PWR BTTM might have set a speed record for pop-culture implosion: One day after allegations of sexual assault, anti-Semitism and intimidation were levied against band member Ben Hopkins, the queer indie duo was dropped by their management company.
By Saturday, they were also dropped by their record label, Polyvinyl Records, which declared “There is absolutely no place in the world for hate, violence, abuse, discrimination or predatory behavior of any kind.” Over the weekend, multiple opening acts announced they’d no longer tour with the band, whose album Pageant dropped this weekend. (PWR BTTM actually had to cancel the tour after numerous venues backed out).
Now it appears as if all the major streaming music platforms have removed PWR BTTM tracks, as well. Pitchfork reports Pageant is no longer available on iTunes, Apple Music, Tidal, Google Play, or Amazon, and is expected to be taken off of Spotify soon. Older records released by Father/Daughter Records, including their debut album Ugly Cherries, have also been removed from iTunes, Apple Music, and Tidal.
“The allegations that have come out about PWR BTTM are unsettling and difficult to read and digest,” Father/Daughter said in a statement announcing it would no longer sell the band’s records or merchandise.
Nonconsensual advances of any kind are, of course, unacceptable. And any accusation of sexual impropriety or intimidation should be taken seriously. But were the allegations against Hopkins vague enough to merit further investigation before summary judgement?
The situation first arose on May 11, one day before Pageant dropped, in a post to a private Facebook group in Chicago: One member, Kitty Cordero-Kolin, alleges to “have personally seen Ben initiate inappropriate sexual contact with people despite several ‘nos,’” and claims Hopkins kissed their date unsolicited at a 2016 show in Massachusetts.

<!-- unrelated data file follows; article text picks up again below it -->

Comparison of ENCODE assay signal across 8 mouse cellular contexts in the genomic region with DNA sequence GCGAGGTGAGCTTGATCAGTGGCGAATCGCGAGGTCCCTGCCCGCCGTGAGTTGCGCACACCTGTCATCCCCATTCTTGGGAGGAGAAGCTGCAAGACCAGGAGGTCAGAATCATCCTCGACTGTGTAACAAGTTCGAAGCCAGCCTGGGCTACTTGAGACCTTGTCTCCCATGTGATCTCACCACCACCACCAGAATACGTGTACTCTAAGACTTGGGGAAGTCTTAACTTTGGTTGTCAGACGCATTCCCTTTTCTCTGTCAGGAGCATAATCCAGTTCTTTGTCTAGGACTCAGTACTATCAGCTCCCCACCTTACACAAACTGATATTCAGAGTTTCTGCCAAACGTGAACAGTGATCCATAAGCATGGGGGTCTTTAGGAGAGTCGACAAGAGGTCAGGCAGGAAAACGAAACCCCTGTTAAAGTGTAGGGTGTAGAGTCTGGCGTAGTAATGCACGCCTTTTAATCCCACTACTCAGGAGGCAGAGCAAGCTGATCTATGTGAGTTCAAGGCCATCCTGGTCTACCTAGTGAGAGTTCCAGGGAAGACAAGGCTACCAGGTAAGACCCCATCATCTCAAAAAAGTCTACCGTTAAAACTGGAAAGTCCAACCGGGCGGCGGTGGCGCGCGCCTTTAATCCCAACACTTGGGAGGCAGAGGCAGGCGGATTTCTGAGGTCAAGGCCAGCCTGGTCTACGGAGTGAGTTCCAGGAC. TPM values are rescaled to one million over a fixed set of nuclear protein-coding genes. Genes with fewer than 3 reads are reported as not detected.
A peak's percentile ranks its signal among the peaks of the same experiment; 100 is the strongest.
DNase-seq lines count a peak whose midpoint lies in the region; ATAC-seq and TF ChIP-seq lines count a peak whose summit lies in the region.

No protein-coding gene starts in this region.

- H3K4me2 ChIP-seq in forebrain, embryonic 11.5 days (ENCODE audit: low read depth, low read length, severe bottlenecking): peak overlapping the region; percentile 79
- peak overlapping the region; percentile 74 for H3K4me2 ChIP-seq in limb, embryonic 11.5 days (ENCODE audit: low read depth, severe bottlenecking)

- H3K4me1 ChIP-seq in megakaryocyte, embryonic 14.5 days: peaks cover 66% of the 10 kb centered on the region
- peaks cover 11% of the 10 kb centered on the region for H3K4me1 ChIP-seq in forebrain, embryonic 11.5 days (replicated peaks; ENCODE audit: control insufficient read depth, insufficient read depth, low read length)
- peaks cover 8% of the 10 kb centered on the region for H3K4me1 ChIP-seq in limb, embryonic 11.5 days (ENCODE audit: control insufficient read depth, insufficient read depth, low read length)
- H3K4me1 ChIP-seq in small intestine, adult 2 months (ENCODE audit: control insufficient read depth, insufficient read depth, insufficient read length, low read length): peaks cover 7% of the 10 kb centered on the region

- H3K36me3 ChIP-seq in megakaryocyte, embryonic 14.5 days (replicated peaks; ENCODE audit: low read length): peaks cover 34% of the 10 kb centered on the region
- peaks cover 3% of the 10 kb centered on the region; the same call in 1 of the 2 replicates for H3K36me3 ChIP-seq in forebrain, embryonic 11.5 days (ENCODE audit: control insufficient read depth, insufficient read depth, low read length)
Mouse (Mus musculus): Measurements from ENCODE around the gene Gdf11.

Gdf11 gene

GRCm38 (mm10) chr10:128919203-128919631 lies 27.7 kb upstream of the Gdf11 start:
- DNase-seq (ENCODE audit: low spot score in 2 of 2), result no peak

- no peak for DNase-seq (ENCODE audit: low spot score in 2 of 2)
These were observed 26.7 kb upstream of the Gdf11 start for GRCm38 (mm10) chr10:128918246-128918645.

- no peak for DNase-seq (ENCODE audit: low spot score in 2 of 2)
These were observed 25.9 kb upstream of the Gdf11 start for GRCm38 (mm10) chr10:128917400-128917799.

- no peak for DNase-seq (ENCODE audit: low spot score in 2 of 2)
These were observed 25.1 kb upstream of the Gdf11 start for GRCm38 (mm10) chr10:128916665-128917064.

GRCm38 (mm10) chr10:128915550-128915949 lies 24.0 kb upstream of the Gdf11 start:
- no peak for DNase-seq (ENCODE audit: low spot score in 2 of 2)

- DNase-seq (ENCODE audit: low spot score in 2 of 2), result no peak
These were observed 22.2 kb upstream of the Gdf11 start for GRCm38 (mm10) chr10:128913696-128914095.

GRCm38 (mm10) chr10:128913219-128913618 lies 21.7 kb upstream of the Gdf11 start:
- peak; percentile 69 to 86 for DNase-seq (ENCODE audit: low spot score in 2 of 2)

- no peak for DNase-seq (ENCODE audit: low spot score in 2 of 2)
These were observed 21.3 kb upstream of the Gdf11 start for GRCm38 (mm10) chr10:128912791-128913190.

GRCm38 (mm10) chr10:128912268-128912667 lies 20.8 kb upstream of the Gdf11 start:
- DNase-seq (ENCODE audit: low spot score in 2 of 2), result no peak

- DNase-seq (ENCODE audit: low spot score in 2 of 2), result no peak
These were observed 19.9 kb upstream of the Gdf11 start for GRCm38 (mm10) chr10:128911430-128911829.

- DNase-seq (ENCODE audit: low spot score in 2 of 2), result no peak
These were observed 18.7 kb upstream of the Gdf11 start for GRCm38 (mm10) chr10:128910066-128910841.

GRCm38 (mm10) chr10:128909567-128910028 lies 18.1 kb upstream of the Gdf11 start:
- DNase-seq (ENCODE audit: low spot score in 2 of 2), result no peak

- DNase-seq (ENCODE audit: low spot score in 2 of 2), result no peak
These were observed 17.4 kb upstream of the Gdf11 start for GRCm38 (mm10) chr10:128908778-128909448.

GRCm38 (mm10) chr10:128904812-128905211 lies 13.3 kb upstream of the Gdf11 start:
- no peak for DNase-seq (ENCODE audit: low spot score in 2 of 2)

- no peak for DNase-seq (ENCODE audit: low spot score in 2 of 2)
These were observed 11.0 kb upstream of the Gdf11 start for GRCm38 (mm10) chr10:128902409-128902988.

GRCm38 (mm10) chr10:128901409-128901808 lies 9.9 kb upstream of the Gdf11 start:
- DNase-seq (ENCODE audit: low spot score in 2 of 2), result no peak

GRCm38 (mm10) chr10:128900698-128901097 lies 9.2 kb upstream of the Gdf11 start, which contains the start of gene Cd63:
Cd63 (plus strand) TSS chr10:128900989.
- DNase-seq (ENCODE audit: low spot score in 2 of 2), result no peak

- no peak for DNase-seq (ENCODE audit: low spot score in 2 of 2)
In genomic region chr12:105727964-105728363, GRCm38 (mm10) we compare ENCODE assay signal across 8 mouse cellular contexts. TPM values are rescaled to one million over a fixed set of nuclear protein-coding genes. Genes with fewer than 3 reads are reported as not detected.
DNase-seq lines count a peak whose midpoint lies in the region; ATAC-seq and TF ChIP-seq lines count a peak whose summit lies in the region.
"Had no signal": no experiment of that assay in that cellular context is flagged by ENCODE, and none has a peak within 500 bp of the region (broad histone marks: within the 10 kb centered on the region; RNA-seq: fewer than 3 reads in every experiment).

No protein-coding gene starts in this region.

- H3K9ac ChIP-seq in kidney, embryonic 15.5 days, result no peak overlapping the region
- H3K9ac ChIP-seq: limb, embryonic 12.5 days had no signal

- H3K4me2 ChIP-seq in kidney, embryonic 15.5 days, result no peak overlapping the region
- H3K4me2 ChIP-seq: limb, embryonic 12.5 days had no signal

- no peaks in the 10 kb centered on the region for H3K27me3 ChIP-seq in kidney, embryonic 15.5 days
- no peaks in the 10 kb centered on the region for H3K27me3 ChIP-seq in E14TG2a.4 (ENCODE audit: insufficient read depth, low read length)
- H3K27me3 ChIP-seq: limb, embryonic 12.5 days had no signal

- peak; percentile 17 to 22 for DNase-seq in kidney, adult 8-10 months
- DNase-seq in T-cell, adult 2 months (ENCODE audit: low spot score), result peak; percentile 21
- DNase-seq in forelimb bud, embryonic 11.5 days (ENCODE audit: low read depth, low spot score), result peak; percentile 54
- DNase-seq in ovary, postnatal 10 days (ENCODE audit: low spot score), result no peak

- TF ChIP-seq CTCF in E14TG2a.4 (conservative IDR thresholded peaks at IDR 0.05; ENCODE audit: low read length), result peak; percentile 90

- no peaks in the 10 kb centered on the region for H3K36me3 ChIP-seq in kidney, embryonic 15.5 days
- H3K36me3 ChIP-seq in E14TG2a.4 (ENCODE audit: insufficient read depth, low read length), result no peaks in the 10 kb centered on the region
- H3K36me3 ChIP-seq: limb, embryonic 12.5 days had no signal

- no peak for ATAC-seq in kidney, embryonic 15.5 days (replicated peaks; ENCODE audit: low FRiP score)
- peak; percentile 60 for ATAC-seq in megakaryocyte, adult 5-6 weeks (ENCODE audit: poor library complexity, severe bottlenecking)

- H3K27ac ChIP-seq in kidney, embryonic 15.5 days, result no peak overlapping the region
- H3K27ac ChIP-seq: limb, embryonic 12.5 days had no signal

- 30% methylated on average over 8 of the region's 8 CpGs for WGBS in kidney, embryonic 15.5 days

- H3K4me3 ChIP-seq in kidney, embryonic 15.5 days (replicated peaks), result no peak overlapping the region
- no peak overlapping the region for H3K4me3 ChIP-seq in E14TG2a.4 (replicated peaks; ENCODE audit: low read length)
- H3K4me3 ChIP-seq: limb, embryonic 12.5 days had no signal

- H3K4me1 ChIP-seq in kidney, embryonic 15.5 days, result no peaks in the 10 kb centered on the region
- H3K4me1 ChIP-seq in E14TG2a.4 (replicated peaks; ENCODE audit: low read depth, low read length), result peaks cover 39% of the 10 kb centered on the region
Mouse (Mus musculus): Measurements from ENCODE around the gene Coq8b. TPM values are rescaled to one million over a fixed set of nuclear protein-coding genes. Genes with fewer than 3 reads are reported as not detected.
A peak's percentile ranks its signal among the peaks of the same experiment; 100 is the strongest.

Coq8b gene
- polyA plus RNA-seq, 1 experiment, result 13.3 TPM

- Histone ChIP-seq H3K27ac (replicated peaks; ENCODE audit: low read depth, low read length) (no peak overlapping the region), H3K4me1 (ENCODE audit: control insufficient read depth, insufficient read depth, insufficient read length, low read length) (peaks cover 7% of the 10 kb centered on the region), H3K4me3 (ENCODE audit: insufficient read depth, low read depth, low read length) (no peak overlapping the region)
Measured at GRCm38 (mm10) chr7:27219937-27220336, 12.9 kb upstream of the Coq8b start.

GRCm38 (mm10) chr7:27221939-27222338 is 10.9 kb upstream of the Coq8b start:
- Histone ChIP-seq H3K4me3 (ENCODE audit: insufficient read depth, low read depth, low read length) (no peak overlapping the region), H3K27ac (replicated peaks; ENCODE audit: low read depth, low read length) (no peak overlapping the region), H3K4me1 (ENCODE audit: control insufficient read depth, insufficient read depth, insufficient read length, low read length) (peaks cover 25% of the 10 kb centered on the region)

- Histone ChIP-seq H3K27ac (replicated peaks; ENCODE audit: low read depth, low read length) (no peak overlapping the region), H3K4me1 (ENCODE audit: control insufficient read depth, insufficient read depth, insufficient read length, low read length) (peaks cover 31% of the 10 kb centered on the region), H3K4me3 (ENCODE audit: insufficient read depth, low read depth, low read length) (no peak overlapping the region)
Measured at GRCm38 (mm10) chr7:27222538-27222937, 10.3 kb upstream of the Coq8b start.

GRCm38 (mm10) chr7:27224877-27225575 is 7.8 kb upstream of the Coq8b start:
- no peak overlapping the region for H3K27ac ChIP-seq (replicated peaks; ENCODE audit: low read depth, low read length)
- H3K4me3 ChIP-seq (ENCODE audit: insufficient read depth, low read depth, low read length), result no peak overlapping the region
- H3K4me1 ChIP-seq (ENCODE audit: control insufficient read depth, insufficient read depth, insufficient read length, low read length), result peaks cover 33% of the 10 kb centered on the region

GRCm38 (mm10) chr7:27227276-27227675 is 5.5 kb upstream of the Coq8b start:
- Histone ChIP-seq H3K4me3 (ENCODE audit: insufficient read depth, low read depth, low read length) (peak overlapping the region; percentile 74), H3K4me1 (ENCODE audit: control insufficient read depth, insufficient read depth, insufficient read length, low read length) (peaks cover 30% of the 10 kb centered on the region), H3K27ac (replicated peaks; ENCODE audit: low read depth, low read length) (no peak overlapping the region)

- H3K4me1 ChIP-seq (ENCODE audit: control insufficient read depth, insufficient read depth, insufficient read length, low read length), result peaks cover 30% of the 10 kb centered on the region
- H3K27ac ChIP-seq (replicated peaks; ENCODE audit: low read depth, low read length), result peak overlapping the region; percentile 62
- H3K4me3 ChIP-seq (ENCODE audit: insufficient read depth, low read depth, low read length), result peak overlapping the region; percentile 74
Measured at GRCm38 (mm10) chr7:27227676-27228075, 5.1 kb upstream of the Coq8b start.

An anonymous source then told Jezebel she had been assaulted by Hopkins, who took her home one night and allegedly “made sexually aggressive advances and started having sex with her without permission.” After reportedly sending her naked pictures, she claims, Hopkins assaulted her again a month later.
Both Cordero-Kolin and Jezebel’s source maintain they’ve “heard stories” from other members of the queer and DIY music scene, but so far no one has come forward to corroborate. And Hopkins hasn’t commented on the situation since the band posted a statement on their Facebook page on May 11.
Many PWR BTTM fans are outraged at Hopkins; others don’t know what to think.
But at least one calls the swift and summary reaction against the band “deeply upsetting.”
“Because of allegations for which this band hasn’t been even officially charged, you can’t even buy their music anymore,” they wrote on Facebook. “We don’t even know what happened yet… I’d like to be allowed to make my own moral decision as to whether I want to listen to them anymore or not.”
They also point out that many other artists accused of assault and worse—from Chris Brown and R Kelly to Jackson Browne and Michael Jackson—still have their music readily available for purchase.
Has the punishment fit the purported crime? Or should Hopkins, and PWR BTTM, be considered innocent until proven guilty? Share your thoughts (respectfully) in the comment section below.